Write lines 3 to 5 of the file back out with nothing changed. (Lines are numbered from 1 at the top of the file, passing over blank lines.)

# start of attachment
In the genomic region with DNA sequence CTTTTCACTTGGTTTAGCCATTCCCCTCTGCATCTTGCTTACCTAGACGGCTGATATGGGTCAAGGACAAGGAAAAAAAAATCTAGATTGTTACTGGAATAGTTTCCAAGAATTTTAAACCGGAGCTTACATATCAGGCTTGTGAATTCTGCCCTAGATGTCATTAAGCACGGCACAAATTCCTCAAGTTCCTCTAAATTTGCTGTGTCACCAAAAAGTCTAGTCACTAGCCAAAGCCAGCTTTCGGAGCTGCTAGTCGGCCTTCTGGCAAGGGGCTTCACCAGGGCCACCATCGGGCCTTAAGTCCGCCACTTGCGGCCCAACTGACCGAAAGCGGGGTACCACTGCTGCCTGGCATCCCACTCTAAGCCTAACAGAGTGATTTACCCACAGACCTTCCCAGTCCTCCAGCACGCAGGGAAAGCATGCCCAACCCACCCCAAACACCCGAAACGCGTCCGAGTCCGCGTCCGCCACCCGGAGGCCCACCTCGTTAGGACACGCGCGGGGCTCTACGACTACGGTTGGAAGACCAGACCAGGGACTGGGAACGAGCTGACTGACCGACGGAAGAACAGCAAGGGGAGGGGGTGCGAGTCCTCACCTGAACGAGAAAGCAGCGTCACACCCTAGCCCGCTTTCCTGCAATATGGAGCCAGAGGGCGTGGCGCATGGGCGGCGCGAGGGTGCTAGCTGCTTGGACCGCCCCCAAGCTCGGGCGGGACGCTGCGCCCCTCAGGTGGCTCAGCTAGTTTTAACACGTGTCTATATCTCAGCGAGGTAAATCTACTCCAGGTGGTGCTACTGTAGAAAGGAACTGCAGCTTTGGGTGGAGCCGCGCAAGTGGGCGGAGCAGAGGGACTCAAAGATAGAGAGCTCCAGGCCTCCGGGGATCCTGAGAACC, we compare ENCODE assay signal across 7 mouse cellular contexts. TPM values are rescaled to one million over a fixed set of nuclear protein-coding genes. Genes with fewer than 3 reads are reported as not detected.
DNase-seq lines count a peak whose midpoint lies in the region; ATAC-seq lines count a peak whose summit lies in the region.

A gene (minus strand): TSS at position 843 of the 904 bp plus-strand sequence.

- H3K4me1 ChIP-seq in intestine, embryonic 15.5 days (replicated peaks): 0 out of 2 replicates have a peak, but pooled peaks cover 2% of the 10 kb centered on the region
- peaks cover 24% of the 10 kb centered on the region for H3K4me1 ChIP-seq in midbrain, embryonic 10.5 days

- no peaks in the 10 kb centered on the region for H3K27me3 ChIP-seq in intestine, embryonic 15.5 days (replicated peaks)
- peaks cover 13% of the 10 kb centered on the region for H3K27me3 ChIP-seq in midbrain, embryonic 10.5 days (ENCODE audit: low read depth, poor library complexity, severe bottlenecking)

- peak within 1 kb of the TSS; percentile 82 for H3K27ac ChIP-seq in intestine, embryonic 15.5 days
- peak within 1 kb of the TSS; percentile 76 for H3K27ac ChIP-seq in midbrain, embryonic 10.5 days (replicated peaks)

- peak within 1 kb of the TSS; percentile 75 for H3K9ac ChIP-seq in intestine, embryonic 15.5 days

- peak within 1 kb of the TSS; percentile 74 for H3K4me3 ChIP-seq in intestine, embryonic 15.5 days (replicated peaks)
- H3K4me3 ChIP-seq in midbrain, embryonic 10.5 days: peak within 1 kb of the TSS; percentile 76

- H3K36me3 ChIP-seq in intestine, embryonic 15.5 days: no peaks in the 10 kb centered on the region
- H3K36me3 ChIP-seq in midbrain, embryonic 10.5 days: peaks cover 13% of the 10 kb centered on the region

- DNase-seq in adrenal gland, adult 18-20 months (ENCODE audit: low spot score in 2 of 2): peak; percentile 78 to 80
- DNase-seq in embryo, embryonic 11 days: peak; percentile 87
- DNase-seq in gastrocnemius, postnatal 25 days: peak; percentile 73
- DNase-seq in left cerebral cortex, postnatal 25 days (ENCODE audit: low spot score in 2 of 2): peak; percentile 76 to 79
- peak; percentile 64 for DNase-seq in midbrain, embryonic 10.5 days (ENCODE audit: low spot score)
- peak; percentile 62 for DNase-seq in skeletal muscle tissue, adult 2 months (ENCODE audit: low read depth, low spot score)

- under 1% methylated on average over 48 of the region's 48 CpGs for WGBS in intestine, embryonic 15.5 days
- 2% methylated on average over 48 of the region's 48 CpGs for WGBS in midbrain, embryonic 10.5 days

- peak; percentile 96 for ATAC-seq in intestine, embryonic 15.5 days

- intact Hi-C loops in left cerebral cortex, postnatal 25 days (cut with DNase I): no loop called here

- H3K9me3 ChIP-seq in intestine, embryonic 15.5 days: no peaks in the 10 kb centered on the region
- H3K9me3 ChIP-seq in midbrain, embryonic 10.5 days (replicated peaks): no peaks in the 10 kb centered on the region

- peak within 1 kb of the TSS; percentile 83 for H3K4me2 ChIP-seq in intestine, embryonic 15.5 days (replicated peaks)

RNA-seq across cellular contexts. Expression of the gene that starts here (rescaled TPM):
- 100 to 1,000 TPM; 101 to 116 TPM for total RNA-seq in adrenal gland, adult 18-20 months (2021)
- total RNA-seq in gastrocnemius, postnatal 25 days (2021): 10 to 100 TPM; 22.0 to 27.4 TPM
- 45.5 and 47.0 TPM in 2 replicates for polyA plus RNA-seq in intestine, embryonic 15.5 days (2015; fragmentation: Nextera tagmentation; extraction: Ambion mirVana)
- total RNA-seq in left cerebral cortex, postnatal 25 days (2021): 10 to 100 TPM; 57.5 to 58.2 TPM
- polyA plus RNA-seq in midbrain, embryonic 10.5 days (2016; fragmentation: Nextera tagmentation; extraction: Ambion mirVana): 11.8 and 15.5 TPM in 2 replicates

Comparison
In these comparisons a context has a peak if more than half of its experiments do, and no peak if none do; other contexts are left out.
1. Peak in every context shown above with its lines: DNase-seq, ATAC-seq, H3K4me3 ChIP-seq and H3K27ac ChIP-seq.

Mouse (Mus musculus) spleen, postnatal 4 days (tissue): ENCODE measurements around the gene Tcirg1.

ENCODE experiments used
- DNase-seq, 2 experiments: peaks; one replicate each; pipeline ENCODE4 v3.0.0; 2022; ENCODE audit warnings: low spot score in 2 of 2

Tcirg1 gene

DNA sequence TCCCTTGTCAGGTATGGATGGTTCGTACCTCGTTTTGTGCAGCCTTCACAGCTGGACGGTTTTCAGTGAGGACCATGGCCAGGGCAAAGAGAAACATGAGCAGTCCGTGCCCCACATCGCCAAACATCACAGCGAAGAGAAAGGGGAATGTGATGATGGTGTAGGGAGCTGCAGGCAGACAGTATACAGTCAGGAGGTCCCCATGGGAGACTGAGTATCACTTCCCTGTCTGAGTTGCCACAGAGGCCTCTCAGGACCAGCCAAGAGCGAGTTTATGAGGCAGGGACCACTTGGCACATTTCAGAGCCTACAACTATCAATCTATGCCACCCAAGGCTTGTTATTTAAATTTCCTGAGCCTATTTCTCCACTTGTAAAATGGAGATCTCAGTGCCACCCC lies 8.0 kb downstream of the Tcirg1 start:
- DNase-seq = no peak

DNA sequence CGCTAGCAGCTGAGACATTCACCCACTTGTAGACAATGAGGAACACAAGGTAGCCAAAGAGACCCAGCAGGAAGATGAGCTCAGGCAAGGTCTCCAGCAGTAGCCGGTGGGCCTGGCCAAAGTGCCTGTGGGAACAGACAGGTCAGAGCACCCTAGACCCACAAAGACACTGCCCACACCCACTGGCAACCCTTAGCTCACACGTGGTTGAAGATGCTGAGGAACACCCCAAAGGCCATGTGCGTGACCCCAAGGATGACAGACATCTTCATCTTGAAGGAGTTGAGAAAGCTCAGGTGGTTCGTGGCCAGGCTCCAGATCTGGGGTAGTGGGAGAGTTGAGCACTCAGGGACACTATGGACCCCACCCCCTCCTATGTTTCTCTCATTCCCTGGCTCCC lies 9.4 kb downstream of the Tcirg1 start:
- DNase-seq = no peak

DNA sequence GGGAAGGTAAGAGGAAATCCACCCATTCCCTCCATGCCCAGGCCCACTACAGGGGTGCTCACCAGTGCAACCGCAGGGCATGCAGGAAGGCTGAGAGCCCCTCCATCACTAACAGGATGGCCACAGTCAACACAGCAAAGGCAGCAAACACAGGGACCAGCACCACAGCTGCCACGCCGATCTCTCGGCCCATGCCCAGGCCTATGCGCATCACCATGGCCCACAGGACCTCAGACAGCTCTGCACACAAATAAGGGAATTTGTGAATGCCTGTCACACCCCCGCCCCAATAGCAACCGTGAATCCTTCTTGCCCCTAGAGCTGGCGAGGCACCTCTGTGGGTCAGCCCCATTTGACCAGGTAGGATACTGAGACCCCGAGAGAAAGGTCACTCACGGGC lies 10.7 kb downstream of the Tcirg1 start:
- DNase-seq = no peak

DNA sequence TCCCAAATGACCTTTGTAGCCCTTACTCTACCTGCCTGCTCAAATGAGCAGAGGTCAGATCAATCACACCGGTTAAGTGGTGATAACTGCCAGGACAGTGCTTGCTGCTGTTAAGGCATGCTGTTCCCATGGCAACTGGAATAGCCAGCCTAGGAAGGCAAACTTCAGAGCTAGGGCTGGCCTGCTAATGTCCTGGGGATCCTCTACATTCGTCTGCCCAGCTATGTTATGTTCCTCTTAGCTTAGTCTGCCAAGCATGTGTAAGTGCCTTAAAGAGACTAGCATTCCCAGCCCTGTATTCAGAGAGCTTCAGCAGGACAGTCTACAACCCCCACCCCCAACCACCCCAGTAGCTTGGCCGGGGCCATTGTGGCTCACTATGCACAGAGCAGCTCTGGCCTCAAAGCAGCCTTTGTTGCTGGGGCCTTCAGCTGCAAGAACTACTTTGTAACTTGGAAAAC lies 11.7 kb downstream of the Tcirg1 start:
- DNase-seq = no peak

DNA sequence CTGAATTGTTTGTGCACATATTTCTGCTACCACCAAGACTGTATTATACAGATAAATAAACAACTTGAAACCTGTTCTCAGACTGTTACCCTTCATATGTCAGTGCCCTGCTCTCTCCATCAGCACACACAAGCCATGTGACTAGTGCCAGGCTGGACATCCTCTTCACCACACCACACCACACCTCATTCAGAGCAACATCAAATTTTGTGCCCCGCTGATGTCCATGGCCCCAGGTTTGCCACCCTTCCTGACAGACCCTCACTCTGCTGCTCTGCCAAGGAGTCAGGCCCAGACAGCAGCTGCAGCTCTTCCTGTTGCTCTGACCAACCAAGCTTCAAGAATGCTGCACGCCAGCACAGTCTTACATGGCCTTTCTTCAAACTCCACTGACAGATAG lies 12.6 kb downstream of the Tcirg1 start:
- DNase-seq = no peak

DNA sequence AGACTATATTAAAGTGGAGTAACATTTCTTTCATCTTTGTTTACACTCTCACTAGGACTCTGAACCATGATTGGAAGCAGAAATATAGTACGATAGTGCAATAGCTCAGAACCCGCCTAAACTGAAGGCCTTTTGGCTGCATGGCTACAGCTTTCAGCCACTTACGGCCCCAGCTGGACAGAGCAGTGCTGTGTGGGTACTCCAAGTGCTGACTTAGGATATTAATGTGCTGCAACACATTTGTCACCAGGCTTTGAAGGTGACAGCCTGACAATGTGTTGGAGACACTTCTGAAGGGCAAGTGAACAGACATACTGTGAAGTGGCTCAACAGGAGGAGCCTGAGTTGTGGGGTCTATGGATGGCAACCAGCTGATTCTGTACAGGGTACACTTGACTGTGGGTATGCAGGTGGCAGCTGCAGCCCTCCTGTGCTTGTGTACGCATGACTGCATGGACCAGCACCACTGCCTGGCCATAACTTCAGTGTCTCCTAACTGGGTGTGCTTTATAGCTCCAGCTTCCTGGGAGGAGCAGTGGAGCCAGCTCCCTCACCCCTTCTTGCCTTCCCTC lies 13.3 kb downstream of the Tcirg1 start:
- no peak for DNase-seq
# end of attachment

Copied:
A gene (minus strand): TSS at position 843 of the 904 bp plus-strand sequence.

- H3K4me1 ChIP-seq in intestine, embryonic 15.5 days (replicated peaks): 0 out of 2 replicates have a peak, but pooled peaks cover 2% of the 10 kb centered on the region
- peaks cover 24% of the 10 kb centered on the region for H3K4me1 ChIP-seq in midbrain, embryonic 10.5 days